King of the Yees trips over its own plot.

Reviewed by Patrick Langston

It doubtless started out as a viable, if overstuffed, idea.

Write a comedy about the erosion of Chinese culture and tradition when it’s transplanted to contemporary America. Illustrate the resonant theme of cultural identity by making the two main characters the likeable Larry Yee, a 60-year-old father who honours tradition, and Lauren Yee, his thoroughly westernized, Ivy League school-educated daughter who makes her living as a playwright.

Weave in a loving-but-fraught relationship between father and daughter and a search for personal identity. Set the whole thing in Chinatown, say it’s a true story, and call it King of the Yees.

But then San Francisco-born playwright Lauren Yee, like a pop-eyed kid let loose in a candy store, couldn’t help herself. She had to have a taste of meta-theatre and that irresistible sweet, a play within a play. She was pretty much forced to sample some Alice in Wonderland-like fantasia. There were all those funny Chinese-American stereotypes to explode, like the stringy-bearded chiropractor acupuncturist herbalist. And really, how could one not scoop up a handful of jokes even if they are either flat-out limp or go on far too long?

And while you’d think that surfeit of sugary confections would leave everyone hyped and jangling, the production of Yee’s play by Richmond, B.C.’s Gateway Theatre now at the National Arts Centre is oddly listless.

If that preamble hasn’t left you too dispirited, here’s some of what happens – or doesn’t – in the show.

It opens with two actors played by Raugi Yu and Donna Soares rehearsing King of the Yees. Suddenly, the “real” Larry and Lauren Yee (Jovanni Sy and Andrea Yu, respectively) appear on stage, hijacking the rehearsal and, before you know it, acting out their own story.

Thing is, the story gets out of “playwright” Lauren’s control, as searches for identity are apt to do. We learn she’d planned to write a play about the traditional all-male associations once so central to Chinese life in San Francisco and to which her father is still an adherent. Not surprisingly, these associations have slid into obsolescence, a source of conflict between the normally ebullient, give-you-the-shirt-off-his-back Larry and his devoted but independent daughter.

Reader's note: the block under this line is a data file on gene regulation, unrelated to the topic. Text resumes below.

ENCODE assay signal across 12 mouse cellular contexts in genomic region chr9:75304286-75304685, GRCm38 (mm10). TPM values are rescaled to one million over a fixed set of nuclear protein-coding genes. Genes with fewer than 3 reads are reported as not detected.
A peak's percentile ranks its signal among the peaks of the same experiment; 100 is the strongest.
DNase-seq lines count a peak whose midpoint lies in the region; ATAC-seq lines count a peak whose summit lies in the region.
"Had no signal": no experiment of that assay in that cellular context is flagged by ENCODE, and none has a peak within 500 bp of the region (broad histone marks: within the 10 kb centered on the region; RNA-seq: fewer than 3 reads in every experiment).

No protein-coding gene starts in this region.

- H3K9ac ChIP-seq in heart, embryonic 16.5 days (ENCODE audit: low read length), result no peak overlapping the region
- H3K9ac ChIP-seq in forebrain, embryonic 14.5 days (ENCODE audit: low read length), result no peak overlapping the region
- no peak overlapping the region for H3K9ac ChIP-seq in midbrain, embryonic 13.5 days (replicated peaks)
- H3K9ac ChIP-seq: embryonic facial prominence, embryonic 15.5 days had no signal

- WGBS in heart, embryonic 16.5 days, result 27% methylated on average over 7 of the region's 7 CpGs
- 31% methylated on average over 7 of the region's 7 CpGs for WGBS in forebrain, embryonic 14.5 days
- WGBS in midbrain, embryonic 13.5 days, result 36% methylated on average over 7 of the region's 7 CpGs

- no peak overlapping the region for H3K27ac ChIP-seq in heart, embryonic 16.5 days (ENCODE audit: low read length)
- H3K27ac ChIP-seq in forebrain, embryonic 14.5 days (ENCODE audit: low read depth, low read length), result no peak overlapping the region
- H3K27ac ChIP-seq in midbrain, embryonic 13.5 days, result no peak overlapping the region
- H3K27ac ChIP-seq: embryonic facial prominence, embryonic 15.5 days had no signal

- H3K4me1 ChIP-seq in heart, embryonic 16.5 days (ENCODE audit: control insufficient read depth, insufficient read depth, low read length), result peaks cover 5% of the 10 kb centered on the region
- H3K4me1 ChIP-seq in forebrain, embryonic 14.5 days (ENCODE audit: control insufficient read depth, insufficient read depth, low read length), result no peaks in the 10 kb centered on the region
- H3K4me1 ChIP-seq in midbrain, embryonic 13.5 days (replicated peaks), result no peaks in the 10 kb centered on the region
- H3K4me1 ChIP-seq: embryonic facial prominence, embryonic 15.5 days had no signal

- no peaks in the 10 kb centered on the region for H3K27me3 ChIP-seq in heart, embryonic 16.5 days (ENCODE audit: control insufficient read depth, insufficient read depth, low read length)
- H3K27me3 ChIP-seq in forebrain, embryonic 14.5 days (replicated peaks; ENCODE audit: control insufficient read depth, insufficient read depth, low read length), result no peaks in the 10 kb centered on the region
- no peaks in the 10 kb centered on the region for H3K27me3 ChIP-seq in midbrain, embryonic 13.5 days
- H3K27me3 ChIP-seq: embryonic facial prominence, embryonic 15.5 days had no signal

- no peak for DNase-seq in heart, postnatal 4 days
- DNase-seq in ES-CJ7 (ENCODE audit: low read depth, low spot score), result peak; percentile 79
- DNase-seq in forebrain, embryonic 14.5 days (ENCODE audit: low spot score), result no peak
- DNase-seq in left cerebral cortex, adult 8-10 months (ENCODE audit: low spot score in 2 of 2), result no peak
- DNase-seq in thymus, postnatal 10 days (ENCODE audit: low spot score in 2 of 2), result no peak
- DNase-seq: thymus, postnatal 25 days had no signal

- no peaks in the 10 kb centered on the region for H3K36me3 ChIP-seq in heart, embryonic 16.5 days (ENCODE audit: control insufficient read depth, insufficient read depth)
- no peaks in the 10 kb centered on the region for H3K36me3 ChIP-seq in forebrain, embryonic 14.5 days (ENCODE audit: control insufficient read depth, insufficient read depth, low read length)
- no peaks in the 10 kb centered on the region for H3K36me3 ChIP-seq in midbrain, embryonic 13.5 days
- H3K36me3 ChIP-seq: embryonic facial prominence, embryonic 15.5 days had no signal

Disagreement between the two about the importance of heritage in Chinese-American life balloons, Larry disappears, and Lauren goes searching for him in Chinatown (a search for her true self, in case you hadn’t cottoned to the metaphor).

During her search – it’s a good thing that Yee’s text occasionally reminds of its urgency because you’d never know it from Yu’s performance – Lauren bumps up against a lion dancer, a face changer, an Asian-American gangster named Shrimp Boy, an FBI agent, and other stuff, some of it involving the show’s fifth performer, Milton Lim. It was mid-way through that search that my guest for the evening, who subsequently wondered aloud if King of the Yees wasn’t “the worst play I’ve ever seen,” fell soundly asleep.

Oh, I almost forgot. The two actors rehearsing King of the Yees at the top of the show do reappear from time to time in clumsy scene changes under director Sherry J. Yoon. They talk about themselves and about the “real” Larry and Lauren, including Larry’s unwavering support of a corrupt politician named Leland Yee.

To give the show its due, there are a couple of funny scenes, including one in which the Korean-born actor playing Lauren at the beginning of the show is given lessons by her fellow actor in how to pronounce “Chinese” as a Chinese immigrant to North America would say the word.

But, like most scenes in the show, it overstays its welcome. And, of course, Yee can’t resist extending the joke by having the Korean actor teach her colleague how to say “Korean.”

You want more failings? How about Yoon’s directorial style, which results in performers skirting even the basics of comic timing such as a quick response when another character speaks? Or the total lack of tension – dramatic, comic or otherwise – during a shoot out with that FBI agent?

You get the picture. The only question remaining is why NAC English Theatre artistic director Jillian Keiley programmed the show in the first place.

King of the Yees was reviewed Friday night on Artsfile.ca. by Patrick Langston.    It continues until Nov. 11 in the Babs Asper Theatre. Tickets: nac-cna.ca


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